Every year we ask MEF’s Global Board to share their insights into what will be the big trends and changes for the mobile ecosystem in the year ahead. Watch the discussion in full below and here Dario Betti, MEF CEO, shares his highlights from the debate.
2021 will be a landmark year for the mobile and digital markets. It is better to be prepared, and there can surely be no better way to start the year off than with the annual predictions from the Global Board of the Mobile Ecosystem Forum! Watch the video to see 8 leaders in the mobile companies chart the trends of the next 12 months.
The board members sharing their predictions this year are:
Andrew Bud CBE FREng, founder, iProov, MEF Global Chair
Waheed Adam, Exec Chairperson, iTouch
Dawood Ghalainey, CEO, Cellusys
Rafa Pellon – Partner , Pellon de Lima Advogados
Anurag Aggarwal, Director Messaging Services, Tata Communications
Edwin Carvalho, Senior Carrier Services Director, Vonage
Stuart Neal, GM, Boku
Robert Gerstmann, Chief Evangelist & Co-Founder, Sinch
Jason Lunn, SVP Commercial, IMImobile
A Year of 2 halves: the good and the bad
Overall, get ready for 2021 to be distinguished first and foremost by a difficult economy. Waheed Adam says there will be less money in circulation due to the prolonged COVID-19 lockdown – companies need to be ready to face a difficult time of pressure on their margins. Look at efficiencies he says.
Andrew Bud suggests that the vaccines will bring a burst of recovery – fast and deep. Companies need to be equally able to manage the new pace of innovations.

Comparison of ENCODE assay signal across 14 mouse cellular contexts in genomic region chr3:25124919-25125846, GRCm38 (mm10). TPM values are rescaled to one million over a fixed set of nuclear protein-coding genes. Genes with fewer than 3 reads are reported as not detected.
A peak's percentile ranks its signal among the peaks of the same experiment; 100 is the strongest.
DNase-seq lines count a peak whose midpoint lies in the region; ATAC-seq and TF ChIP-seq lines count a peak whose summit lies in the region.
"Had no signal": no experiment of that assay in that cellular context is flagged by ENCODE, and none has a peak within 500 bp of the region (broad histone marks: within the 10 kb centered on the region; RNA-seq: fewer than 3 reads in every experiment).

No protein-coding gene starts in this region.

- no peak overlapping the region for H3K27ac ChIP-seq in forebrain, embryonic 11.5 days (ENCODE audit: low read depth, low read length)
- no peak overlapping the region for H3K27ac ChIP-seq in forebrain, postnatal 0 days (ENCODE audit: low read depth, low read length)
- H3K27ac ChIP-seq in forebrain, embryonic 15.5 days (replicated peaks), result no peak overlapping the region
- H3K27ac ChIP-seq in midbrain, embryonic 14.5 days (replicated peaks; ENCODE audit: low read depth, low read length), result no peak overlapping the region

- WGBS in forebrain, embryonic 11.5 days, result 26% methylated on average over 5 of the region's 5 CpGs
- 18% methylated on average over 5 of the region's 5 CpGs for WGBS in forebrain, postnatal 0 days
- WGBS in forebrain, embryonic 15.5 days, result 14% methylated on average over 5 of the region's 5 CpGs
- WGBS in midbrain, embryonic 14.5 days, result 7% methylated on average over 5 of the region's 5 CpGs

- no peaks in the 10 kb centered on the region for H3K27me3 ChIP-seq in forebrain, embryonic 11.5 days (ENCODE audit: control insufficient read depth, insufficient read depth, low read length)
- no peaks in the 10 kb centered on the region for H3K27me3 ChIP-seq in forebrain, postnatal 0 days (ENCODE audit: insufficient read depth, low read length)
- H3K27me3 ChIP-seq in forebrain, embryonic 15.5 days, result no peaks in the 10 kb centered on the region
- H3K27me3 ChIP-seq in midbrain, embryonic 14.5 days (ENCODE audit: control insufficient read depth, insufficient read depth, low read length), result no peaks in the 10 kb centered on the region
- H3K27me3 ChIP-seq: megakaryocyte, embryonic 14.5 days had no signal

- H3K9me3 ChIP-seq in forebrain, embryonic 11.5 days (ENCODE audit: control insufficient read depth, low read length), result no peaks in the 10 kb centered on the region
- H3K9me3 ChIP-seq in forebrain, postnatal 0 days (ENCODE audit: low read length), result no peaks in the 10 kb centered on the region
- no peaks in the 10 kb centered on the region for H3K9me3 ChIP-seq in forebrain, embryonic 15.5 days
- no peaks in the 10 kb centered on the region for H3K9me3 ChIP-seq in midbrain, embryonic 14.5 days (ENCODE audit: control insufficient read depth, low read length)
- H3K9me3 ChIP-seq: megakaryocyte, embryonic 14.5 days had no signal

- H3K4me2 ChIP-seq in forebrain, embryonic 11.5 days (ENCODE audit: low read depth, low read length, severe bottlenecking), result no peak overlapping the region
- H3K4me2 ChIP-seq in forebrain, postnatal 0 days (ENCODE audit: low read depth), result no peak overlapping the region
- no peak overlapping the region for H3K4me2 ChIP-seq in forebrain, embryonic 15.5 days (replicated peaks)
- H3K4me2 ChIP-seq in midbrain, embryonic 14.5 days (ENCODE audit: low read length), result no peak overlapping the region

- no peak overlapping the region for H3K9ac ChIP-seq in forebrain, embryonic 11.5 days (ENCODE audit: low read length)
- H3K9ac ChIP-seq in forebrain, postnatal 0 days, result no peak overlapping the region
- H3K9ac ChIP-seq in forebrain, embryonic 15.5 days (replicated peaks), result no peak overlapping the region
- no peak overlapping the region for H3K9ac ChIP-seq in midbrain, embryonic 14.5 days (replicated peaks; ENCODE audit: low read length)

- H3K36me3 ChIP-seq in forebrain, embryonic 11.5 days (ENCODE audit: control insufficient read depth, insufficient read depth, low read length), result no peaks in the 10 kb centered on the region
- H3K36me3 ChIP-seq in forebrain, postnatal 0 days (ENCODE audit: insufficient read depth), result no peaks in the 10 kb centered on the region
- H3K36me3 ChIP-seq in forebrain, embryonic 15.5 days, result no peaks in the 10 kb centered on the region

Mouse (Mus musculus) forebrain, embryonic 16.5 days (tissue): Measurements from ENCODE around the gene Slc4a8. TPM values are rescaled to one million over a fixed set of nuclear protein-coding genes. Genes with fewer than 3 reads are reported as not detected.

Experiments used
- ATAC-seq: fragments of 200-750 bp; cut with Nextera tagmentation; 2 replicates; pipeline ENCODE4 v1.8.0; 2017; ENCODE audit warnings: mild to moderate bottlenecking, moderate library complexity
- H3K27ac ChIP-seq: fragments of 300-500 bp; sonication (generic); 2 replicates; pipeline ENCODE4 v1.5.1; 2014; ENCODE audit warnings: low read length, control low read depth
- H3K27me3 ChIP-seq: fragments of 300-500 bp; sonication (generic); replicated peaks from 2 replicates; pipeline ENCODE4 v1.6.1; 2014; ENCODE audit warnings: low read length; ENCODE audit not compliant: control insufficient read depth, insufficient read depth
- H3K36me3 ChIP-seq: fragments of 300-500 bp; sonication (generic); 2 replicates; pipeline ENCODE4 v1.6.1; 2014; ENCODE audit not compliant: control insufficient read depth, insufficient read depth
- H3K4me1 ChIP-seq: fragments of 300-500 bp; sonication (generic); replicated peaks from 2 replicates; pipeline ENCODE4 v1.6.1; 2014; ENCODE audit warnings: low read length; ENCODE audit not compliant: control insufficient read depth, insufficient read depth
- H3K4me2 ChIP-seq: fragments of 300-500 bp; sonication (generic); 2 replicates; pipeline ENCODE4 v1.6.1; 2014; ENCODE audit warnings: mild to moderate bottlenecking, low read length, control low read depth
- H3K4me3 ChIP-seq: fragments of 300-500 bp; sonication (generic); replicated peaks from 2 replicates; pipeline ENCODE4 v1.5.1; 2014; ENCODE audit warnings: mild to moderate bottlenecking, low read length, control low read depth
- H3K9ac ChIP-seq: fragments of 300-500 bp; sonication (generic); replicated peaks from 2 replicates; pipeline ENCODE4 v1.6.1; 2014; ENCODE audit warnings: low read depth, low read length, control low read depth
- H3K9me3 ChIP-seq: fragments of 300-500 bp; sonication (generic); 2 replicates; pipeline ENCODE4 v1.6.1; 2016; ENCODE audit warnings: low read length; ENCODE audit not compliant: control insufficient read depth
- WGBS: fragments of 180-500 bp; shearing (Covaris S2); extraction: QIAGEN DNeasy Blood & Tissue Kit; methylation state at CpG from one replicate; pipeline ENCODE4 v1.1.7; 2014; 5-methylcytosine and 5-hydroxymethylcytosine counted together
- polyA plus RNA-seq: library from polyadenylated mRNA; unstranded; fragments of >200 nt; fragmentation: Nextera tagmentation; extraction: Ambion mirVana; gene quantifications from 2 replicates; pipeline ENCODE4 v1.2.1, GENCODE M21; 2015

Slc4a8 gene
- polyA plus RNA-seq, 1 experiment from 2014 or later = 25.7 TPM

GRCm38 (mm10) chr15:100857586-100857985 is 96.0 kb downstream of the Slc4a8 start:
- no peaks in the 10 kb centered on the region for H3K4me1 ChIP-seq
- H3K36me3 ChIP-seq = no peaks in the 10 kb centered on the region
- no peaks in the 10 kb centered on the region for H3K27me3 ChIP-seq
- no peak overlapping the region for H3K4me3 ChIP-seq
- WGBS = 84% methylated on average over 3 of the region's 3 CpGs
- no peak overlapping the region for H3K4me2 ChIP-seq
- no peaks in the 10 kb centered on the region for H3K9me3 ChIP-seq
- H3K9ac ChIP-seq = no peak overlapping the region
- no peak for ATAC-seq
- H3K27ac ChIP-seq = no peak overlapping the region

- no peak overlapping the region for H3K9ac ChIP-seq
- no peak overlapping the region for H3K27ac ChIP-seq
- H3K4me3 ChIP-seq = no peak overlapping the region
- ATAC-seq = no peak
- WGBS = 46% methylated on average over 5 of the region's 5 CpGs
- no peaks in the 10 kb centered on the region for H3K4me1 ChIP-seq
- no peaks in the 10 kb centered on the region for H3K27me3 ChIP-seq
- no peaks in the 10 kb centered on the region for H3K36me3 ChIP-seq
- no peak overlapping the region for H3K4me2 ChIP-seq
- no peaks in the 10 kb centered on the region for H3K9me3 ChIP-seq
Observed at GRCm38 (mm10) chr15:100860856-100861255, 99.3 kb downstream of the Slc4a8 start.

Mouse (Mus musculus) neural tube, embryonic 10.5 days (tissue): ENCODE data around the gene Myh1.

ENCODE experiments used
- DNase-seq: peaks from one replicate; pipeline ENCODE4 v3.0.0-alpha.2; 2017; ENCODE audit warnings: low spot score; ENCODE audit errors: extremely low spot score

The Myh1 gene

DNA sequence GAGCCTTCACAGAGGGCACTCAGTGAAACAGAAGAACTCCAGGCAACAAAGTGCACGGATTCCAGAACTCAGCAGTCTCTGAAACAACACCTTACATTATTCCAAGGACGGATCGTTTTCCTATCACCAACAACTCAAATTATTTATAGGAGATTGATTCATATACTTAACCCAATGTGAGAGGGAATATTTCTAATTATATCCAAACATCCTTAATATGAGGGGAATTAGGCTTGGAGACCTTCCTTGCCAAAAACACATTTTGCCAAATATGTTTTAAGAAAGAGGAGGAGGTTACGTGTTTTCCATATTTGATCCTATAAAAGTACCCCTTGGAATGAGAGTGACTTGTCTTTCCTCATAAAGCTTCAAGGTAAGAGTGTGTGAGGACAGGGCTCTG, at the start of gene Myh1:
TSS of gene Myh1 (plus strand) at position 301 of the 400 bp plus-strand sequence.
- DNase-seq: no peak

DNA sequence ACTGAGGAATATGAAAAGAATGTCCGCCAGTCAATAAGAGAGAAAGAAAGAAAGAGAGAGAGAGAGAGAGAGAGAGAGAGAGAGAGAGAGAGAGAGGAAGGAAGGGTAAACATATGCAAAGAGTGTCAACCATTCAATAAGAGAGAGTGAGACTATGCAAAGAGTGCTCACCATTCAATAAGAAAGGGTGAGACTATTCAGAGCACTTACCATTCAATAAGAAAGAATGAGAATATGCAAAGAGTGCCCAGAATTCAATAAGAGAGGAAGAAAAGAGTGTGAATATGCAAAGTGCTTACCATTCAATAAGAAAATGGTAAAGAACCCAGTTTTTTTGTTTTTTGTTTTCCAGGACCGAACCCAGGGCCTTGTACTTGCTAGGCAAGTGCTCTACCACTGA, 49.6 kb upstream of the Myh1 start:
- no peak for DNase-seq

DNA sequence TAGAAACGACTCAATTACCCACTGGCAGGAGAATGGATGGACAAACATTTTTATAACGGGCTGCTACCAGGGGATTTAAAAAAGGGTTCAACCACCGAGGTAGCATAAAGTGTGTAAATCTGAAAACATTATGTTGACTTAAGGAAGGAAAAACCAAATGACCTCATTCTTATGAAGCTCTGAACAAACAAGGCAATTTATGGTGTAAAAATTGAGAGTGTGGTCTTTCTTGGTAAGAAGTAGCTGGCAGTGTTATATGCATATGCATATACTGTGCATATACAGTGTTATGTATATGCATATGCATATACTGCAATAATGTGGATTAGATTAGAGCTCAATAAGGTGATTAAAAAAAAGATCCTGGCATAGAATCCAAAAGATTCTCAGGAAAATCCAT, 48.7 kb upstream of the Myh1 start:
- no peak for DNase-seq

Get ready to collaborate more to make things happen faster, and to grow into a multifunctional organisation. To learn, to meet to discuss, MEF will be here for you.
Mergers and Acquisitions on the rise
2020 saw some of the biggest mergers and acquisitions in the world of mobile services, with CPaaS players (Communication Platform as a Service) particularly active.
According to Robert Gerstmann, consolidation will continue in 2021 or even increase. The benefit of scale in the industry of communications is extensive, and there is more growth in the market – these economic imperatives will drive more mergers.
Anurag Aggarwal thinks that the acquisitions show not just the importance of scale, but the significance of local teams that understand market dynamics. These teams of qualified professionals bring a higher value to the market, not just bigger volumes, but by better understanding local enterprises and the way the market works
The Mobile Ecosystem is well placed – The pandemic has shown the possibilities of remote access
The MEF Business Confidence Index confirms what our board members think: industry sentiment is mostly positive.
Mobile services are actually well-positioned in the pandemic. Much digital transformation is powered by the smartphone economy: remote working, mobile commerce, personal digital services are clear examples. Just like in the economic crisis of 2009, mobile services will see a bigger uptake.
The key ingredient for Digital Transformation is identity
Stuart Neal reports that progress in digital identity is happening rapidly. This might have been a slow journey, but the need for digital identity is now a commercial imperative, not just a government project.